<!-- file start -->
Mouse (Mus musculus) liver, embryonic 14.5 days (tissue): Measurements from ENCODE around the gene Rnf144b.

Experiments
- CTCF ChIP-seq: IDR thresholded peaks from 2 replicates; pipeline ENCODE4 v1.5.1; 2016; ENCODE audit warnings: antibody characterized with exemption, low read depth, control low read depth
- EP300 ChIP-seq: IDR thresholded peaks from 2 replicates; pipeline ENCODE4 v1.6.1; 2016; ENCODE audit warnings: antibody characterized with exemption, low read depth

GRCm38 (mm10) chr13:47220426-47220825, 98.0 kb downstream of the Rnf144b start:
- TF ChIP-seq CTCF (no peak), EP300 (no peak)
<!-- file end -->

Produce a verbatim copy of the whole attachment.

Mouse (Mus musculus) liver, embryonic 14.5 days (tissue): Measurements from ENCODE around the gene Rnf144b.

Experiments
- CTCF ChIP-seq: IDR thresholded peaks from 2 replicates; pipeline ENCODE4 v1.5.1; 2016; ENCODE audit warnings: antibody characterized with exemption, low read depth, control low read depth
- EP300 ChIP-seq: IDR thresholded peaks from 2 replicates; pipeline ENCODE4 v1.6.1; 2016; ENCODE audit warnings: antibody characterized with exemption, low read depth

GRCm38 (mm10) chr13:47220426-47220825, 98.0 kb downstream of the Rnf144b start:
- TF ChIP-seq CTCF (no peak), EP300 (no peak)